Here's my summary of the quotes above:

The transmission and distribution of electricity are natural monopolies and, therefore, these markets require significant amounts of regulation in order to make sure that a company doesn't take over the electricity grid, and then refuse to sell to certain individuals or companies on its black list. On the other hand, wholesale electricity generation is a perfect place for free-market principles because, most of the time, there is no monopoly on the generation side.

Here are some good quotes from Joskow's review article. He has a slightly different opinion on transmission and distribution. He's more in favor of regulations that force quality of service into the transmission and distribution sectors.
1) "Privatization of distribution and transmission companies combined with the application of Performance Based Regulation (PBR) imposes hard budget constraints on regulated network firms and provides better incentives for them to reduce costs and improve service quality. In addition, the efficiency of competitive wholesale and retail markets depends on a well functioning supporting transmission and distribution network infrastructure."

"Generator market power [i.e. a monopoly] arises as a consequence of transmission constraints that limit the geographic expanse of competition, generation ownership concentration within constrained import areas, the non-storability of electricity, and the very low elasticity of demand for electricity."

I'll rephrase these quotes, as best I can, into non-technical language:
1) The transmission and distribution companies (i.e. the owners of the grid itself) can be regulated successfully by writing legislation that is performance based. An example would be if the company gets paid only if new electricity customers are connected to the grid within a certain amount of time. This is just one example of Performance Based Regulation.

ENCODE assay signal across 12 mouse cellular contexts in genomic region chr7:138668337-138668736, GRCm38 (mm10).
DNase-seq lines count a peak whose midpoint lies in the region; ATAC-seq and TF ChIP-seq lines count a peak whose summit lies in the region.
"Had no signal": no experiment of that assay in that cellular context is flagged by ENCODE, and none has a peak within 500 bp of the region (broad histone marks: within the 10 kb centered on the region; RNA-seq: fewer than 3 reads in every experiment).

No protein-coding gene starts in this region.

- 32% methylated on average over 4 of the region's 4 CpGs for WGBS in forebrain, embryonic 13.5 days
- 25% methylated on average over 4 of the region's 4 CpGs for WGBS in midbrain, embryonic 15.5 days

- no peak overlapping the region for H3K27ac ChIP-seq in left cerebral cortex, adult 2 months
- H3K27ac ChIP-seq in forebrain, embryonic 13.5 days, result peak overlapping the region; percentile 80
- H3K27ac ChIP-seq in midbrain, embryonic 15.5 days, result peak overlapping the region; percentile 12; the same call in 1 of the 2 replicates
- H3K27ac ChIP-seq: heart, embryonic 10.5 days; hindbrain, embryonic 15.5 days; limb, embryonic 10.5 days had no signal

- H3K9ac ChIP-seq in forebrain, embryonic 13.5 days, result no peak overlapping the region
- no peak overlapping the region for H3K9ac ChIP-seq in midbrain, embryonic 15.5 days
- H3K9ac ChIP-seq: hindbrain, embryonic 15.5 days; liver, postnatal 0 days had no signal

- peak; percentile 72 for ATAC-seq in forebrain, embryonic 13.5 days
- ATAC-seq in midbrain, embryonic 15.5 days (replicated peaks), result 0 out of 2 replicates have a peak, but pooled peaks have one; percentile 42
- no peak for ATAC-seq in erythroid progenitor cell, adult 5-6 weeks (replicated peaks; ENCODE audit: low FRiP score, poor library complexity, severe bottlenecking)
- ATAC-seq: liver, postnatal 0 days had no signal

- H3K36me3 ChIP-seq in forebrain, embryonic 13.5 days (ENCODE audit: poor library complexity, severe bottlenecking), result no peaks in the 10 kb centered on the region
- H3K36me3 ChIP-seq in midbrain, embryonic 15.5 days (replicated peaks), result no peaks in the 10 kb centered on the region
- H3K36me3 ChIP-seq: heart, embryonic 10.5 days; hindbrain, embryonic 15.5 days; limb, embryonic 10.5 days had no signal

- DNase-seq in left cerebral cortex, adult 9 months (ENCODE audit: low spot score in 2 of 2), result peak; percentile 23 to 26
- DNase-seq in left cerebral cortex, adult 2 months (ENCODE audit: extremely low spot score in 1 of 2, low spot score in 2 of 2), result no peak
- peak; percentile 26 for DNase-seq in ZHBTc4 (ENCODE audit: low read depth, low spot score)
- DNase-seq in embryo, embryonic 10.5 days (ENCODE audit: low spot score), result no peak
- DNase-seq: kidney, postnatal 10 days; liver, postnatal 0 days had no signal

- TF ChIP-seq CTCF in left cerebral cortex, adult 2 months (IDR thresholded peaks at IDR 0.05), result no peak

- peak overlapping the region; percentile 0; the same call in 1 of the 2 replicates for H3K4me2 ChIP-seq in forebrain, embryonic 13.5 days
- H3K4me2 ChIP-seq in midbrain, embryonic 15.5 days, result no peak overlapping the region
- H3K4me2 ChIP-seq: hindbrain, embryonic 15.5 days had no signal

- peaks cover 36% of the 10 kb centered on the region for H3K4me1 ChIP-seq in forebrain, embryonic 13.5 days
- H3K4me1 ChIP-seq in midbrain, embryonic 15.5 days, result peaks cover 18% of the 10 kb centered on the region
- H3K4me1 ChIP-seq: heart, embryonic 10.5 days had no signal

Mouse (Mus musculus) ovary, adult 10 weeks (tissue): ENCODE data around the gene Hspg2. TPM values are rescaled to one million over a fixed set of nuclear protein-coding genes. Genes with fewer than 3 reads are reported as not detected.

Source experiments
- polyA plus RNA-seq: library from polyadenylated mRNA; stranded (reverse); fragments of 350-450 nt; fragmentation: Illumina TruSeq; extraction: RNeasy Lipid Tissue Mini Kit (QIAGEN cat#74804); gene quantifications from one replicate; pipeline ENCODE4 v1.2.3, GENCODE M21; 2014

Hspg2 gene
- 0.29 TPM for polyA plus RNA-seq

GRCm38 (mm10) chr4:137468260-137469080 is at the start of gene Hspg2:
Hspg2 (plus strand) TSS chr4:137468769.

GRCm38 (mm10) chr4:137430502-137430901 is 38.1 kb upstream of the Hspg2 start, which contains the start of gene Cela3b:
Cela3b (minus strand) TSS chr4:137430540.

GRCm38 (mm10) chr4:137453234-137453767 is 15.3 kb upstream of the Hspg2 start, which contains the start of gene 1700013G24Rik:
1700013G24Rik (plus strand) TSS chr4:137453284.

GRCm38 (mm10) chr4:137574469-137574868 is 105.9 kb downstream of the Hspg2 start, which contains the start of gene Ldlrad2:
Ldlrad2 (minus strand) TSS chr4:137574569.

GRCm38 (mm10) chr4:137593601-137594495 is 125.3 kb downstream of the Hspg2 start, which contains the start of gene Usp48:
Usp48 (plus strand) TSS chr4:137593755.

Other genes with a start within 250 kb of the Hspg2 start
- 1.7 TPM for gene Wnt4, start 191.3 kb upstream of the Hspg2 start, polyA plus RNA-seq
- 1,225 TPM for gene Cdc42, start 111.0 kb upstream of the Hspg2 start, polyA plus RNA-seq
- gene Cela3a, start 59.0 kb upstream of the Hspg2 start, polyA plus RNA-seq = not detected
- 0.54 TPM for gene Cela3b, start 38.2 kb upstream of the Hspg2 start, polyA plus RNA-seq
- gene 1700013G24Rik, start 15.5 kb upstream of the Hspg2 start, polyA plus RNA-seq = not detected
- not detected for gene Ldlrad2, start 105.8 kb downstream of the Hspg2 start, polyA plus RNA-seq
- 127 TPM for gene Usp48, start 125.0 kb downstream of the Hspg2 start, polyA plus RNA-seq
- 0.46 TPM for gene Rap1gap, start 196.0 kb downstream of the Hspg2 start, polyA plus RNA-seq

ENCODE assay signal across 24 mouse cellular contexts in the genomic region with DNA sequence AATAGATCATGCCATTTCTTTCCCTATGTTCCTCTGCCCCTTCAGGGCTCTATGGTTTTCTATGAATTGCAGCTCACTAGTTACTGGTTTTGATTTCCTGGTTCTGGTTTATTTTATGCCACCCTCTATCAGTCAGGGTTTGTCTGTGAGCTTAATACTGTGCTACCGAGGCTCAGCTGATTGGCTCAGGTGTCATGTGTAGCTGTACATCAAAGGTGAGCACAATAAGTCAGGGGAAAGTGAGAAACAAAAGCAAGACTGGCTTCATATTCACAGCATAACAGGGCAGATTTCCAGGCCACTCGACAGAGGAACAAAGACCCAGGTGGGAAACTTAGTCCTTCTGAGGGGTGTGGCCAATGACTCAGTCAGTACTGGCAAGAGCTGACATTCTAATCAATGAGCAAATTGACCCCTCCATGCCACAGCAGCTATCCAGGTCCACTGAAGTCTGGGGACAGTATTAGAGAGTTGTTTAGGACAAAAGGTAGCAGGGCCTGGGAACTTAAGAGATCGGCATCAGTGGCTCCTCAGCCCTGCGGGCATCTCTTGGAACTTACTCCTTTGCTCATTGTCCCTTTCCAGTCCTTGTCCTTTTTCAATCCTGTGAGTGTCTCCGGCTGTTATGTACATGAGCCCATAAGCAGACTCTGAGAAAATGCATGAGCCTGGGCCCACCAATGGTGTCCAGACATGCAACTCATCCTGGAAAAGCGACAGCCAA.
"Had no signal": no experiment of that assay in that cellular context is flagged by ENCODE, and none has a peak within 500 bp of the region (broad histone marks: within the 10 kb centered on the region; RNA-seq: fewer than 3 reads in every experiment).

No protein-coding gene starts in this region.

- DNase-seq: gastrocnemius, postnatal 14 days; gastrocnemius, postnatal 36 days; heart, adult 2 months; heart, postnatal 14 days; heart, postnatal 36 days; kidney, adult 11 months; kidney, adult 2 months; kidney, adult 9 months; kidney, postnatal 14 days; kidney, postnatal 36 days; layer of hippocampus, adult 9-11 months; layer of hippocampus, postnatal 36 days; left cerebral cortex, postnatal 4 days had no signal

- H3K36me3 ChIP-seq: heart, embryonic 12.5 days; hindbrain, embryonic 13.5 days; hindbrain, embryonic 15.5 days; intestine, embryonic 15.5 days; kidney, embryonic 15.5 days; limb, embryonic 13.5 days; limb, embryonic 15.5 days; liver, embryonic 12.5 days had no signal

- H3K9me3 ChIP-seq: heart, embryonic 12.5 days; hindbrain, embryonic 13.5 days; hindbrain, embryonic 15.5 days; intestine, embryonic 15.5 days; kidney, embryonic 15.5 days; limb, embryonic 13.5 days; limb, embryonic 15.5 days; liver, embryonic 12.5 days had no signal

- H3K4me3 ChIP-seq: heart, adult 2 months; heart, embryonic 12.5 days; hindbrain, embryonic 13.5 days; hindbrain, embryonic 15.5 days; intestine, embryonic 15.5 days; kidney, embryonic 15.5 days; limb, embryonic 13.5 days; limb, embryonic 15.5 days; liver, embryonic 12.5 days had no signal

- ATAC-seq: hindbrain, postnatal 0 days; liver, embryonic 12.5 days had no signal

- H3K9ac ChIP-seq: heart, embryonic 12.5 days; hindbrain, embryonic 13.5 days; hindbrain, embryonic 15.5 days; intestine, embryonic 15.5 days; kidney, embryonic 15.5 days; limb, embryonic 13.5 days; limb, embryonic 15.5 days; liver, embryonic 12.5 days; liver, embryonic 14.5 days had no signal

2) Monopolies arise because a) there is a mismatch with the transmission network and the generation network, b) there are not enough generators in a certain area, c) electricity can not be stored cost effectively, and d) customers don't know the price of electricity that they pay so they don't stop using electricity when the price of electricity is high.

And now I'd like to summarize Joskow's "Textbook Prescription" to successfully implementing electricity deregulation:
1) Privatization of state-owned electric monopolies
2) Vertical separation of potentially competitive segments from segments that will continue to be regulated
3) Horizontal restructuring of the generation segment to create an adequate number of competing generators to mitigate market power
4) Horizontal integration of transmission facilities and network operations to encompass the geographic expanse of "natural" wholesale markets